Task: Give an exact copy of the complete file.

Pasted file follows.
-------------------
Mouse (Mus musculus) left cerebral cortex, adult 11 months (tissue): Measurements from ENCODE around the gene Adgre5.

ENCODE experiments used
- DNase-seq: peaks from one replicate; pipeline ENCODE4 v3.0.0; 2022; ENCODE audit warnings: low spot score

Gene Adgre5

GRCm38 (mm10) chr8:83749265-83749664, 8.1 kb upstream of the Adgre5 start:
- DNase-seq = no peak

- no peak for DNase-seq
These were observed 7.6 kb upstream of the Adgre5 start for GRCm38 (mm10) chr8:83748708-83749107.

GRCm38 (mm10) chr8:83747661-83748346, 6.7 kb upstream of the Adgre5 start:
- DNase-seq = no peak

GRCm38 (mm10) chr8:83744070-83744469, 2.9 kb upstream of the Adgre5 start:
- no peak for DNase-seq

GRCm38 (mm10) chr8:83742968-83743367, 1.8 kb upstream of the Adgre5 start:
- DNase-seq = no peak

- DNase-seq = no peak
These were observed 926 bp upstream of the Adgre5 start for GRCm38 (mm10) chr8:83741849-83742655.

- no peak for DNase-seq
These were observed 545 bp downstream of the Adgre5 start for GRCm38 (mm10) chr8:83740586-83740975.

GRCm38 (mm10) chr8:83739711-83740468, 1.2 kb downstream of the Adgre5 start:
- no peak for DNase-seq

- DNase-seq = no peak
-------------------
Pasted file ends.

Mouse (Mus musculus) left cerebral cortex, adult 11 months (tissue): Measurements from ENCODE around the gene Adgre5.

ENCODE experiments used
- DNase-seq: peaks from one replicate; pipeline ENCODE4 v3.0.0; 2022; ENCODE audit warnings: low spot score

Gene Adgre5

GRCm38 (mm10) chr8:83749265-83749664, 8.1 kb upstream of the Adgre5 start:
- DNase-seq = no peak

- no peak for DNase-seq
These were observed 7.6 kb upstream of the Adgre5 start for GRCm38 (mm10) chr8:83748708-83749107.

GRCm38 (mm10) chr8:83747661-83748346, 6.7 kb upstream of the Adgre5 start:
- DNase-seq = no peak

GRCm38 (mm10) chr8:83744070-83744469, 2.9 kb upstream of the Adgre5 start:
- no peak for DNase-seq

GRCm38 (mm10) chr8:83742968-83743367, 1.8 kb upstream of the Adgre5 start:
- DNase-seq = no peak

- DNase-seq = no peak
These were observed 926 bp upstream of the Adgre5 start for GRCm38 (mm10) chr8:83741849-83742655.

- no peak for DNase-seq
These were observed 545 bp downstream of the Adgre5 start for GRCm38 (mm10) chr8:83740586-83740975.

GRCm38 (mm10) chr8:83739711-83740468, 1.2 kb downstream of the Adgre5 start:
- no peak for DNase-seq

- DNase-seq = no peak